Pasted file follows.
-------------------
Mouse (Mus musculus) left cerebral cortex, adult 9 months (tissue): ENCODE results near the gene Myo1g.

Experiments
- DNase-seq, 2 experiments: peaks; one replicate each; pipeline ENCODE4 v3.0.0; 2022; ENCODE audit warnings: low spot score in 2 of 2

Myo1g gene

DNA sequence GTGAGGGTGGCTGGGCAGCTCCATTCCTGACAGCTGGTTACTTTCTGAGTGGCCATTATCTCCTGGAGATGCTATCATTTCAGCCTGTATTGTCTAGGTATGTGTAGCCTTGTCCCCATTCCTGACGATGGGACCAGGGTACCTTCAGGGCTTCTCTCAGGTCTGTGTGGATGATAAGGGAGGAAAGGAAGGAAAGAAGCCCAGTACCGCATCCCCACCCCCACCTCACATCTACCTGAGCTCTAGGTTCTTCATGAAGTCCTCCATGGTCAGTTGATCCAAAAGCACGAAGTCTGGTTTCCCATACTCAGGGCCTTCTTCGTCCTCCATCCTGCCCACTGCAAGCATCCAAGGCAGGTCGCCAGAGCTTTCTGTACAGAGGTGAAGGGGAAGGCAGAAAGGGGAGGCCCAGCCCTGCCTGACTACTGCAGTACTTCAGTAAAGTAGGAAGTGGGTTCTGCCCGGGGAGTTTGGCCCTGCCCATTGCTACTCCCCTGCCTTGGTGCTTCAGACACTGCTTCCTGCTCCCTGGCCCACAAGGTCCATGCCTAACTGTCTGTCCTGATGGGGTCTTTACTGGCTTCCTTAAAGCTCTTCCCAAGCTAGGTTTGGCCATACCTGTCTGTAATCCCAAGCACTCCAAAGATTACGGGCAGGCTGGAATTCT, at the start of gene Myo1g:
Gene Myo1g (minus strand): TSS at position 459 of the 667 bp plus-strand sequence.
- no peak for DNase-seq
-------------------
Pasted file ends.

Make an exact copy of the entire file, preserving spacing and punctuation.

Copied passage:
Mouse (Mus musculus) left cerebral cortex, adult 9 months (tissue): ENCODE results near the gene Myo1g.

Experiments
- DNase-seq, 2 experiments: peaks; one replicate each; pipeline ENCODE4 v3.0.0; 2022; ENCODE audit warnings: low spot score in 2 of 2

Myo1g gene

DNA sequence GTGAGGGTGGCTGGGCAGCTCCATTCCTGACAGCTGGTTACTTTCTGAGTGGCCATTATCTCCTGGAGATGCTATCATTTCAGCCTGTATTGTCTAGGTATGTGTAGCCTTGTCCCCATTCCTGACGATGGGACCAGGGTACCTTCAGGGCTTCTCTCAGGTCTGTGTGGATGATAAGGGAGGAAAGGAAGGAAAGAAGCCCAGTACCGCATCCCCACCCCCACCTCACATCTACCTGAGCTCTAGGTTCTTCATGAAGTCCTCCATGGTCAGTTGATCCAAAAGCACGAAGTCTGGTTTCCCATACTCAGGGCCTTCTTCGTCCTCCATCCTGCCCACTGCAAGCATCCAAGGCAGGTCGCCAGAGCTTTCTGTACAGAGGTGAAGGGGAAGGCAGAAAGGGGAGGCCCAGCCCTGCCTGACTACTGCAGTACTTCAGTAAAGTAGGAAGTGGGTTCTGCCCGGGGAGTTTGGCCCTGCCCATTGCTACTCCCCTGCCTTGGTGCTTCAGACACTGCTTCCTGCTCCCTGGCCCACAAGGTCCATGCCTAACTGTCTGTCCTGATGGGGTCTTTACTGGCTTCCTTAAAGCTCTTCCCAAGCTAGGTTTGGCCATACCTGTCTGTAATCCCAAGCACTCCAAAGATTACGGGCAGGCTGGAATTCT, at the start of gene Myo1g:
Gene Myo1g (minus strand): TSS at position 459 of the 667 bp plus-strand sequence.
- no peak for DNase-seq